Section 230 law change could make adult sites responsible for all user content

Section 230 law change

The National Telecommunications and Information Administration (NTIA) has filed a petition with the Federal Communications Commission (FCC) to reform Section 230 of the Communications Act, following an Executive Order from President Trump.

For the uninitiated, Section 230 of the Communications Decency Act (1996) is a much criticized clause, which gives immunity to tech platforms for the actions of their users. For example, the recent controversy involving Grime artist Wiley, in which he posted a series of anti-semitic posts to Twitter, cannot be used to sue Twitter Inc for anti-semitism.

It doesn’t take much dot-joining to realise that any change to this rule is going to affect all websites, including the adult industry, in a big way. It was already revised in 2018, as part of the FOSTA/SESTA laws, which led to the shuttering of and its successors.

Although Trump is mostly concerned at what he perceives as ‘censorship’ of his unchecked rantings, the repercussions for the industry could be massive.

The change would see internet platforms become the publisher of all posts to a website, including user generated ones.

That could mean an offensive comment left at the bottom of a page, or a user generated video that violates local laws. This could seriously damage websites ability to offer user uploads.

FCC Commissioner, Senator Josh Hawley, added that the type of offensive content being posted is no longer what lawmakers ‘had in mind’ for Section 230, and the time has come for reform.

Initially, the reforms are aimed at non-compliant advertising which, despite coming from a third-party, and probably via Google or another internet ad broker (seriously, there are others) would mean a website would be considered guilty if a non-compliant advert is served up on the site, despite having limited control over its placement.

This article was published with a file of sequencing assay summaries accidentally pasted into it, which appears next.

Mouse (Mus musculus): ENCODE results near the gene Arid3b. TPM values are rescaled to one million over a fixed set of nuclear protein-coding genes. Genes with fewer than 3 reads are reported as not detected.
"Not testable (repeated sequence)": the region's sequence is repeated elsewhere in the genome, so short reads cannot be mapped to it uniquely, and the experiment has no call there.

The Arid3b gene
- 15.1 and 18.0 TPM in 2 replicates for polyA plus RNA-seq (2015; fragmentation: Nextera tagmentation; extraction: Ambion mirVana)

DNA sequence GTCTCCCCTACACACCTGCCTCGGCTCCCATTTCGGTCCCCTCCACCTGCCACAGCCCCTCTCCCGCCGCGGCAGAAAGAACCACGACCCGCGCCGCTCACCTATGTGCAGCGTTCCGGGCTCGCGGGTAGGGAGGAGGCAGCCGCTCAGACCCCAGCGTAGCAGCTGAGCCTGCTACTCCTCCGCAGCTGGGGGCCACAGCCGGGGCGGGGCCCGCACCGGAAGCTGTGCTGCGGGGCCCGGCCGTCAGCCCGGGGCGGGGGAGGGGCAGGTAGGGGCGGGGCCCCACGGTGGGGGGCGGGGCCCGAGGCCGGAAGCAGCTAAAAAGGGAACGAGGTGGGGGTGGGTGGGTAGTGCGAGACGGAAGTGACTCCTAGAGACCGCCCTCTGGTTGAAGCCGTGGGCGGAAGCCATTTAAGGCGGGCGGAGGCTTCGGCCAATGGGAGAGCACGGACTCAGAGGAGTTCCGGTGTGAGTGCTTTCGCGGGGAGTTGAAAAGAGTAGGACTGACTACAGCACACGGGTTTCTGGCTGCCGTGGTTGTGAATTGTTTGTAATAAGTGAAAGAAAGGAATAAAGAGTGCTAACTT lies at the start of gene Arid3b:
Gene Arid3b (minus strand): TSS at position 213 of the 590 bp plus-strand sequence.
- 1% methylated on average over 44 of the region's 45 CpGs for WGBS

It’s a big change to navigate, and the crux of the bill, to punish companies that “display manipulative, behavioral ads or provide data to be used for them” is just vague enough to cause problems for years to come.

But don’t think that this all goes away if Trump fails to win a second term – it is understood that challenger Joe Biden has similar ambitions to gut Section 230 – not least of all to prevent the likes of Trump from having a free-reigning mouthpiece. In other words, both sides want to do the same thing, for opposing reasons.

The real target, however, are advertisers that use social media as a platform for illegal content. So, say an advert appears on a legitimate adult services site advertising escorts. If it turned out that, for example, some of the girls are underage, the website would be considered an accessory to child abuse.

It will take a while to clarify the exact nature of the changes, and only then can we analyze the knock-on effect on the adult industry.

But with both sides planning to take shred FCC Section 230, we can be sure that 2021 is likely to be a watershed year for many parts of the adult and media industry.

Read Next: Privacy 101: How to keep your browsing and other online activity as private as possible

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